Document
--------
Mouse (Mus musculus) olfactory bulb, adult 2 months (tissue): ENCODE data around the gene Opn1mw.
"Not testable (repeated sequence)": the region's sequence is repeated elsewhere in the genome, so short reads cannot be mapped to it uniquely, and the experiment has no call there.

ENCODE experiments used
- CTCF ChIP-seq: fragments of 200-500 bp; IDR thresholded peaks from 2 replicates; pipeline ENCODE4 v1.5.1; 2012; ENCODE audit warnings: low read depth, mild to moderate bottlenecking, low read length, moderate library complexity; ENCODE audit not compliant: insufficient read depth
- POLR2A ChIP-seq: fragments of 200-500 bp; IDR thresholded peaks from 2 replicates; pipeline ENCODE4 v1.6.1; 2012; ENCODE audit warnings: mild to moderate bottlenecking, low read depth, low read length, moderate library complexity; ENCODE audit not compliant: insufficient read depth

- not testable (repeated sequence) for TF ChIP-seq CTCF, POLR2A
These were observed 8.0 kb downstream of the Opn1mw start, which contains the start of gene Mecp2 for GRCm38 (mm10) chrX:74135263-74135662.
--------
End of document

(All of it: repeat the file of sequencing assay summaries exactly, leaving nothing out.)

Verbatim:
Mouse (Mus musculus) olfactory bulb, adult 2 months (tissue): ENCODE data around the gene Opn1mw.
"Not testable (repeated sequence)": the region's sequence is repeated elsewhere in the genome, so short reads cannot be mapped to it uniquely, and the experiment has no call there.

ENCODE experiments used
- CTCF ChIP-seq: fragments of 200-500 bp; IDR thresholded peaks from 2 replicates; pipeline ENCODE4 v1.5.1; 2012; ENCODE audit warnings: low read depth, mild to moderate bottlenecking, low read length, moderate library complexity; ENCODE audit not compliant: insufficient read depth
- POLR2A ChIP-seq: fragments of 200-500 bp; IDR thresholded peaks from 2 replicates; pipeline ENCODE4 v1.6.1; 2012; ENCODE audit warnings: mild to moderate bottlenecking, low read depth, low read length, moderate library complexity; ENCODE audit not compliant: insufficient read depth

- not testable (repeated sequence) for TF ChIP-seq CTCF, POLR2A
These were observed 8.0 kb downstream of the Opn1mw start, which contains the start of gene Mecp2 for GRCm38 (mm10) chrX:74135263-74135662.